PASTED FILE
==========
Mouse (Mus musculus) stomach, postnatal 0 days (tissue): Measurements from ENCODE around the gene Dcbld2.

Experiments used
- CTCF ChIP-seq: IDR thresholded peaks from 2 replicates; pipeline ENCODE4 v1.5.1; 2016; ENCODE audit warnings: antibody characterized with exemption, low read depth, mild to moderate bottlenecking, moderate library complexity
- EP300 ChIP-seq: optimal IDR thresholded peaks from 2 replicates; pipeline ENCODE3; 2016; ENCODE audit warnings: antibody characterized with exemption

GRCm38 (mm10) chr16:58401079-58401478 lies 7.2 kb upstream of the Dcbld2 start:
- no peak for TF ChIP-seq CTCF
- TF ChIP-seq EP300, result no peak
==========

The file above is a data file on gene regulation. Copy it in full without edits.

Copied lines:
Mouse (Mus musculus) stomach, postnatal 0 days (tissue): Measurements from ENCODE around the gene Dcbld2.

Experiments used
- CTCF ChIP-seq: IDR thresholded peaks from 2 replicates; pipeline ENCODE4 v1.5.1; 2016; ENCODE audit warnings: antibody characterized with exemption, low read depth, mild to moderate bottlenecking, moderate library complexity
- EP300 ChIP-seq: optimal IDR thresholded peaks from 2 replicates; pipeline ENCODE3; 2016; ENCODE audit warnings: antibody characterized with exemption

GRCm38 (mm10) chr16:58401079-58401478 lies 7.2 kb upstream of the Dcbld2 start:
- no peak for TF ChIP-seq CTCF
- TF ChIP-seq EP300, result no peak